Having come all this way meant a hands-on taste at the next expansion as well. I leveled a Panda through the starting area with conflicted emotion. The visuals, especially the animation, felt more alive than ever. The Pandaren were incomparable to any previous race added to the game. But the feel of the Monk and its resource system just Their energy bar regenerated exactly as a Rogue's would. This new class was an opportunity for Blizzard to do something radically new, something unheard of in an MMO. Something (dare I say it) cool.

In my mind, I pictured an alternate resource system: a pendulum swinging back and forth (think Boomkin Eclipse bar, but at the speed of a metronome) that would reward a player for timing their attacks. As a player successively nailed each attack with the tick-tock of the pendulum, this would, in turn, increase the speed of the bob, faster and faster, eventually capping out at a frequency just fast enough to warrant practice and mastery. If successful, this would transport the player into a Kung Fu movie -- the player would feel like Bruce Lee, chaining attacks together with lightning speed. How awesome would that be?

But of course, that resource system would never fly. Too complicated. Too inaccessible. Too many moving parts and things to learn and guides to read and timings to master. Strategy guides would be replaced with forum rants, like BS monk resource system forces me to practice, or Thanks Blizzard, Monks unplayable because I lack rhythm. Players don't want homework. They just want to press buttons and get loot. 

Which players wanted that?


The dungeons and raids panel was more of the same. "We really want you to feel special" came across as inauthentic against the backdrop of a game increasingly designed to ensure no player could make a bad decision. Cory Stockton explained their approach to Raid Finder, slated for 4.3, reiterating the message that raids were still inaccessible.

"I never disagreed with that," I leaned over to Bonechatters, "but this isn't the right approach."

Dungeons from the outside! flashed up on the screen, as if this was some new concept never before heard of in WoW.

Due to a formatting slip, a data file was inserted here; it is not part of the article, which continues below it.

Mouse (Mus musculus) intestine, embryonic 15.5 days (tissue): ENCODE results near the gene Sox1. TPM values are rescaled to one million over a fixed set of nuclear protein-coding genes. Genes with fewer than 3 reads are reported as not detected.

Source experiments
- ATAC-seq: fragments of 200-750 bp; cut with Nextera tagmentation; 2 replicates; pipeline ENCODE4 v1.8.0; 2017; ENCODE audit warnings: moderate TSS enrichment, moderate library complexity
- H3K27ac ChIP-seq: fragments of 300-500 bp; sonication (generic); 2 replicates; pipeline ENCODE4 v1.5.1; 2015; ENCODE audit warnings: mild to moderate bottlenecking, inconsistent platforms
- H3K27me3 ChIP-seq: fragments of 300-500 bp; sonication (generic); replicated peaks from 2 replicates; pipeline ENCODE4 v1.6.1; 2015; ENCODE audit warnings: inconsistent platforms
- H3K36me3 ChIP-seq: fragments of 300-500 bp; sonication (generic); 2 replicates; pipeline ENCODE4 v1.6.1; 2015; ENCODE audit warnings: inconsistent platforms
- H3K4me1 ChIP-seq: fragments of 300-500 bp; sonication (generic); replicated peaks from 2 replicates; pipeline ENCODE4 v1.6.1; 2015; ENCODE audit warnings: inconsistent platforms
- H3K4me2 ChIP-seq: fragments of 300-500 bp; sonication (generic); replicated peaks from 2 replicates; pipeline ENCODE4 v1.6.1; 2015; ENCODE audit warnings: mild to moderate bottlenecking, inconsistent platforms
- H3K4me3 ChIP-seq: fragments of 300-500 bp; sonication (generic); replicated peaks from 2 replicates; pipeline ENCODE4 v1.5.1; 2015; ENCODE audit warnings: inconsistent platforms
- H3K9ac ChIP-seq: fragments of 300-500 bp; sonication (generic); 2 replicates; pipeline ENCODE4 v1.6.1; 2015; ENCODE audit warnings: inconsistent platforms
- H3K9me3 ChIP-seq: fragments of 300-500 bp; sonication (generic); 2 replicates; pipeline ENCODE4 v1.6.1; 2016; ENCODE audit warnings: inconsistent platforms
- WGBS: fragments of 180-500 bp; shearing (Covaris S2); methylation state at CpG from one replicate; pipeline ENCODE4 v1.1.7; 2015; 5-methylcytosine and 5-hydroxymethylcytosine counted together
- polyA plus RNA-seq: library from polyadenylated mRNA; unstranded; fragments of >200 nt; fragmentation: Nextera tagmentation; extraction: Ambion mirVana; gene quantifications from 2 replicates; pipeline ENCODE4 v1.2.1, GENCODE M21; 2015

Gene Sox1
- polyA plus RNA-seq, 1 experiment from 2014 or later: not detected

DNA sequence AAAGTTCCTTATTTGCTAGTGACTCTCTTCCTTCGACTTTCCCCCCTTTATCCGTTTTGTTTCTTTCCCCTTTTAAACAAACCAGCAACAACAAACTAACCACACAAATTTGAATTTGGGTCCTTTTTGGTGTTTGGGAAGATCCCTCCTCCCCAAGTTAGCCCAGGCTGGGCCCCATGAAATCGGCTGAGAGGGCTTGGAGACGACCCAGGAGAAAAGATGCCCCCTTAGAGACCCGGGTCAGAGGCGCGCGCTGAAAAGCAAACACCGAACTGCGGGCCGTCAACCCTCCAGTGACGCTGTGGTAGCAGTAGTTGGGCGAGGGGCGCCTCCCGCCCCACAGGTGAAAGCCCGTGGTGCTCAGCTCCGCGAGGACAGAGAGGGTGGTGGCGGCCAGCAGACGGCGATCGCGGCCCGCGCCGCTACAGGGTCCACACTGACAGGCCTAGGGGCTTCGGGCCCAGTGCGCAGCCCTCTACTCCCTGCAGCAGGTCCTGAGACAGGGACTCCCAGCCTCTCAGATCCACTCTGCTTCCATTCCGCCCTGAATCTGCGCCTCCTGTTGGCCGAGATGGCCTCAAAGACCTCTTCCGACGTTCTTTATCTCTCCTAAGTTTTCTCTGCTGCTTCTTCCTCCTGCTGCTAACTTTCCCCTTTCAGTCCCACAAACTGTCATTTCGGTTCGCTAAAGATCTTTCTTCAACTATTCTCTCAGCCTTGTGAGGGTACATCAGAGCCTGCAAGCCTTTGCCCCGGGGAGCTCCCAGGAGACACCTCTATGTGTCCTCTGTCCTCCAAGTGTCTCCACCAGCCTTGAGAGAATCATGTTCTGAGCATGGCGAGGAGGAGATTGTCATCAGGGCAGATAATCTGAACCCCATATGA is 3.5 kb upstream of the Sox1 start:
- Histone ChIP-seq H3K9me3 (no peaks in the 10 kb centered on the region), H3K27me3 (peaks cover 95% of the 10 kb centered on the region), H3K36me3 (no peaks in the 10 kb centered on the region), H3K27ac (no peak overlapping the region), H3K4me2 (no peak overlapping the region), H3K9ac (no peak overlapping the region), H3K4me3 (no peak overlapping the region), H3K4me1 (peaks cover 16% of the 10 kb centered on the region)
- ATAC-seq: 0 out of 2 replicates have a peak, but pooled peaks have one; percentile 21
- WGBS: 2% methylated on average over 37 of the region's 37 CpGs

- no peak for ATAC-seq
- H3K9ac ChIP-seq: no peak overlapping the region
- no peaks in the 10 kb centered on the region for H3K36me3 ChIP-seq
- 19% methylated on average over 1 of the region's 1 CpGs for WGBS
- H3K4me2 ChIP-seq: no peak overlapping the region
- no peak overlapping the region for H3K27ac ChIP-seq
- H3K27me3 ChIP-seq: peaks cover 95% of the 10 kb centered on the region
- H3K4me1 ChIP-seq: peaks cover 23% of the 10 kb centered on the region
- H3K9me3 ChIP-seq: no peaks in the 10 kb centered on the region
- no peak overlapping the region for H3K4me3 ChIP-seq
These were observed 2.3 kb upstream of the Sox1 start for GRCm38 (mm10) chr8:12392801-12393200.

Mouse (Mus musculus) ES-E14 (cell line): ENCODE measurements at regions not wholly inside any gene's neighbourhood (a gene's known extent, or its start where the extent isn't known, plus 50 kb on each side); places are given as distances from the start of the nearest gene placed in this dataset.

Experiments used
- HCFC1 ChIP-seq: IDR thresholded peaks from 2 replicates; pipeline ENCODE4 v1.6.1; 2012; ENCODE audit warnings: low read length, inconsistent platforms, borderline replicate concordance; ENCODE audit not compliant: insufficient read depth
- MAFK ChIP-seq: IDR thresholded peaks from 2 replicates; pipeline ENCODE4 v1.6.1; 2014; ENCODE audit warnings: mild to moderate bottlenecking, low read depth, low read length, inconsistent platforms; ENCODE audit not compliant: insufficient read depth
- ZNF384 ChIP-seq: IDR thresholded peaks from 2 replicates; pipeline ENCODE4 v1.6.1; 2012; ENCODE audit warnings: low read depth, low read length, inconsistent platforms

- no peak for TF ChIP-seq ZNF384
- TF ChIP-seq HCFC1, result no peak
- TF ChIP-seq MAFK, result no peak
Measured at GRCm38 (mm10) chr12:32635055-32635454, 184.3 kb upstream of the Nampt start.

Bonechatters leaned back to me with a hint of sarcasm in his voice, "So, you mean like Zul'Farrak?" I nodded.

When the Q+A began, I crossed my arms, "This ought be good." What colossal injustices had been levied on the community? Having to work with other players to earn achievements cramping your style? Pressing a button to join a raid still too complex a task for you to wrap your head around? Typing in your username and password too much of a chore?

One of the Blues Brothers asked how kicking and the queue system would work in Raid Finder. Cory responded with Blizzard's algorithm intending to monitor abusers historically. "We want to allow people to kick, but we also don't want people to be kicked for no reason."

"Good answer," I said to Boney, "but it doesn't work today in Dungeons. Rando players make boneheaded judgement calls all the time."

"I've been kicked from LFD plenty," Boney whispered back.

"Exactly. How's this gonna suddenly start working for Raid Finder?" Boney just shrugged back a response.

Another fan stepped up and asked why legendaries couldn't be designed so that guilds could assign it to the most deserving player rather than a class, letting the item take the form appropriate for that player's role. I loved that question. I struggled to find ways to acknowledge specific star performers and wished for flexibility like this.

Cory rebutted the idea by starting off with, "I think you'll lose the luster of the fact that anyone can get it at that point..."